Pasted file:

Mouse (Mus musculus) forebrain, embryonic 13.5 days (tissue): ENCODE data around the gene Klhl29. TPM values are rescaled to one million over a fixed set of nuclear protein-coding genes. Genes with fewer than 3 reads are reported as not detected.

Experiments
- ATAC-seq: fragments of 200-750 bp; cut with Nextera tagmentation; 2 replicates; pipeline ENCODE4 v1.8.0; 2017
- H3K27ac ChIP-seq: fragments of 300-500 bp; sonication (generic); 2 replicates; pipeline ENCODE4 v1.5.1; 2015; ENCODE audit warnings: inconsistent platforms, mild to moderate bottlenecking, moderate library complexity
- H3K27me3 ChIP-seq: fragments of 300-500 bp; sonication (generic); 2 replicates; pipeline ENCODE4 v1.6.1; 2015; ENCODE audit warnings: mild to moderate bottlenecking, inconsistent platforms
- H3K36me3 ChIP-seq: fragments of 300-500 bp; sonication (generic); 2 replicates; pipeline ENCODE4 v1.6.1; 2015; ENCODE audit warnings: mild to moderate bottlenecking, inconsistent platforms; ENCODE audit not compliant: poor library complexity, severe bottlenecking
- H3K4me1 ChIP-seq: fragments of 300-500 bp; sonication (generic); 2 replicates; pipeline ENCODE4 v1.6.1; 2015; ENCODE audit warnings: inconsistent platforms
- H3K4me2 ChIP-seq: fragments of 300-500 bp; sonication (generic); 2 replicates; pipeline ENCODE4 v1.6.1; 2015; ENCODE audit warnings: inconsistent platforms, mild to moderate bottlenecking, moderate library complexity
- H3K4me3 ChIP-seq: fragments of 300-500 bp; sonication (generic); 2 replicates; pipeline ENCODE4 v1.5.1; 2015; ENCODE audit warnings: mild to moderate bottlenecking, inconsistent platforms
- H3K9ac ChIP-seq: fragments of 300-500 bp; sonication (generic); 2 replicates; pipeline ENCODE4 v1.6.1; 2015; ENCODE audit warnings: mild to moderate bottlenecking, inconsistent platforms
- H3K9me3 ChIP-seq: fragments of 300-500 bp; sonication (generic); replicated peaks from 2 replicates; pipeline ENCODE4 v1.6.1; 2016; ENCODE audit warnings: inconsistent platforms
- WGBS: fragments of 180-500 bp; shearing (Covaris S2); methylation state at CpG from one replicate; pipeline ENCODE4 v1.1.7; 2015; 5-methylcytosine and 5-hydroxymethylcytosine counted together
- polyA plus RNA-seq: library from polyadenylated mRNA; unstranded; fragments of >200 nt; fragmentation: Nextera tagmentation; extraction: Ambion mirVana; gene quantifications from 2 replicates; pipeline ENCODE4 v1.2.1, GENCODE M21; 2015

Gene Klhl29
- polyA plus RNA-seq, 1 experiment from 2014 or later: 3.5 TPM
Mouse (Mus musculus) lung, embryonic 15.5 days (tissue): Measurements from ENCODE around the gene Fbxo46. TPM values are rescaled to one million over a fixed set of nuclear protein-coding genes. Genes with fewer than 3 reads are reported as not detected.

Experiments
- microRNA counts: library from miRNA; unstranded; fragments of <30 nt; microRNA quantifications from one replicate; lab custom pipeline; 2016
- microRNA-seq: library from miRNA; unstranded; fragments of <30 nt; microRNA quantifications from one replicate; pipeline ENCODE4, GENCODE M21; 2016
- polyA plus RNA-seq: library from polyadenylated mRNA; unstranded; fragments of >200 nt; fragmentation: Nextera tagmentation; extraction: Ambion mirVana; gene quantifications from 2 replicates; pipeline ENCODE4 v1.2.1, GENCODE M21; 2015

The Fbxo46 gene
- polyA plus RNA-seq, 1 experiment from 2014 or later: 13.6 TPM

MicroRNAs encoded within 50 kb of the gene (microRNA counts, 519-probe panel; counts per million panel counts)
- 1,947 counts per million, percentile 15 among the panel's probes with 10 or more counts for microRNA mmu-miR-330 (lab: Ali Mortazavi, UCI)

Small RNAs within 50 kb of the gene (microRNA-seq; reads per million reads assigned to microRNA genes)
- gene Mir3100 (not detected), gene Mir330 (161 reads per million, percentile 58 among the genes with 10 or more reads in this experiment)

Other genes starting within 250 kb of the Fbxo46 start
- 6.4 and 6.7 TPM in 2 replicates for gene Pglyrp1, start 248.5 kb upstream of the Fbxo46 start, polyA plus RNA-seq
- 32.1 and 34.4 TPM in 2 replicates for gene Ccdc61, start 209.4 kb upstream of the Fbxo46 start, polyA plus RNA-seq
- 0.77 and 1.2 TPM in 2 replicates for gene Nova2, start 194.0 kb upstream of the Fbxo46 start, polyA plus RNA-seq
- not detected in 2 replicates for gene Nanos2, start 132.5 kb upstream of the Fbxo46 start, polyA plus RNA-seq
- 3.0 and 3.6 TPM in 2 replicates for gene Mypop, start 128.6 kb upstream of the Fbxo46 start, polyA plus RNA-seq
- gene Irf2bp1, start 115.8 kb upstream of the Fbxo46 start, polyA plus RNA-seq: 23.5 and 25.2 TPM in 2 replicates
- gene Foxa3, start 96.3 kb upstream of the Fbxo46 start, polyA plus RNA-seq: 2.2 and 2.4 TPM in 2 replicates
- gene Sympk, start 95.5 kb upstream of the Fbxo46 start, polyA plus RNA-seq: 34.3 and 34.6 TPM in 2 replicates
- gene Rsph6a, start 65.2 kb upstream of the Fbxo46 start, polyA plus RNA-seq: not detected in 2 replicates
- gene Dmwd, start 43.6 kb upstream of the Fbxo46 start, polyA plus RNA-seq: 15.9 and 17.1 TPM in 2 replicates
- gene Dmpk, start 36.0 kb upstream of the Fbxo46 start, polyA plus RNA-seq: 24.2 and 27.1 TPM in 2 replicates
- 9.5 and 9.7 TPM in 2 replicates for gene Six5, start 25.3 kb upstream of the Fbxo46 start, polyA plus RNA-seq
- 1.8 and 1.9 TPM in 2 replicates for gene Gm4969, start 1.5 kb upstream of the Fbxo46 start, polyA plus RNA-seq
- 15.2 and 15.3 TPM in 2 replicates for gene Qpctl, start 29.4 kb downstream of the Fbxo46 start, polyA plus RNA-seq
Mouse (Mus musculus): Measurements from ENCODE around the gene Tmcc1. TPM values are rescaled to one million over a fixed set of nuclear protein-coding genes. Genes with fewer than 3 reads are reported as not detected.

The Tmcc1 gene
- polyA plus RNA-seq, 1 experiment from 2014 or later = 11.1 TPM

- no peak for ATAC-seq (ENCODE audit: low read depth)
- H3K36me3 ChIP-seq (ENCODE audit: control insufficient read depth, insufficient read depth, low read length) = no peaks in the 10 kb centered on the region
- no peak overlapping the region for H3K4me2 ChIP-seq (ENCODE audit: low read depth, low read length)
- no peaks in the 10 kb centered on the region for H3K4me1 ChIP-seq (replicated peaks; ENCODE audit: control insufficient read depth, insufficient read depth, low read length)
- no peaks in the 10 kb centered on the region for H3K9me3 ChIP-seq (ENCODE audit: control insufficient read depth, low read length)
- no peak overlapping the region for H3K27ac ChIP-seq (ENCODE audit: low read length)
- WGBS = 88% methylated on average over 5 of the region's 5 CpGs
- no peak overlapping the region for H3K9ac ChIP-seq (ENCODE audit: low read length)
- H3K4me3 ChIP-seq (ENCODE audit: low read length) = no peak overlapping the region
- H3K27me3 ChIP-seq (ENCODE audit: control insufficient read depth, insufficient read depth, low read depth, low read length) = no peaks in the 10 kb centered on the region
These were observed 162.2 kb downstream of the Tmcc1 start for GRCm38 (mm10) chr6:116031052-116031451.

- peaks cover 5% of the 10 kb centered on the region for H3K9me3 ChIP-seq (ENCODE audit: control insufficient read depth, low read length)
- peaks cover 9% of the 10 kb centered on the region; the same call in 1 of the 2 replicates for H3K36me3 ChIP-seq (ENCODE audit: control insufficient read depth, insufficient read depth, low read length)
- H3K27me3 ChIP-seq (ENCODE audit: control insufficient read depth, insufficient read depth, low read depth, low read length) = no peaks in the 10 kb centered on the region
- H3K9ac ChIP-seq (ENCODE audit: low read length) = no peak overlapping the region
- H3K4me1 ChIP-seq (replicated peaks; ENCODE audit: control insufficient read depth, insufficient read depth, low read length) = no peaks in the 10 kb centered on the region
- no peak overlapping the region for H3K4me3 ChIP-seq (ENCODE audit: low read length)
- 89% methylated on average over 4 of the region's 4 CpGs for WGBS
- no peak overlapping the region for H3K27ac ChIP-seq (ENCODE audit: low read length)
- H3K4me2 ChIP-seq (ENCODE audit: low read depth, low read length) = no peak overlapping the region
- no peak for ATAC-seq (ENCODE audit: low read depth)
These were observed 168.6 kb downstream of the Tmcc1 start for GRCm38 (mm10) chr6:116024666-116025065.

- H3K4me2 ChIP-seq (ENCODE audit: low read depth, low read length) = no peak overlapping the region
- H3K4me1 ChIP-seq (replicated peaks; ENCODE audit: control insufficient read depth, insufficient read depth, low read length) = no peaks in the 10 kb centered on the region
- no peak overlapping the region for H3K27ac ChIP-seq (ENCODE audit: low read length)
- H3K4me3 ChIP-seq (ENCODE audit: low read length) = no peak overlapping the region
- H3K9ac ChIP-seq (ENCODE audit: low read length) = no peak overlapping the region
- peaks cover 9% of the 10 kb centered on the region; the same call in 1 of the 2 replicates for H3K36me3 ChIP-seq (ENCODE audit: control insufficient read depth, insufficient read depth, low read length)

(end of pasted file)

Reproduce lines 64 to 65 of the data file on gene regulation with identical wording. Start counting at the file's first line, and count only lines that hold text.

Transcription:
- H3K4me2 ChIP-seq (ENCODE audit: low read depth, low read length) = no peak overlapping the region
- no peak for ATAC-seq (ENCODE audit: low read depth)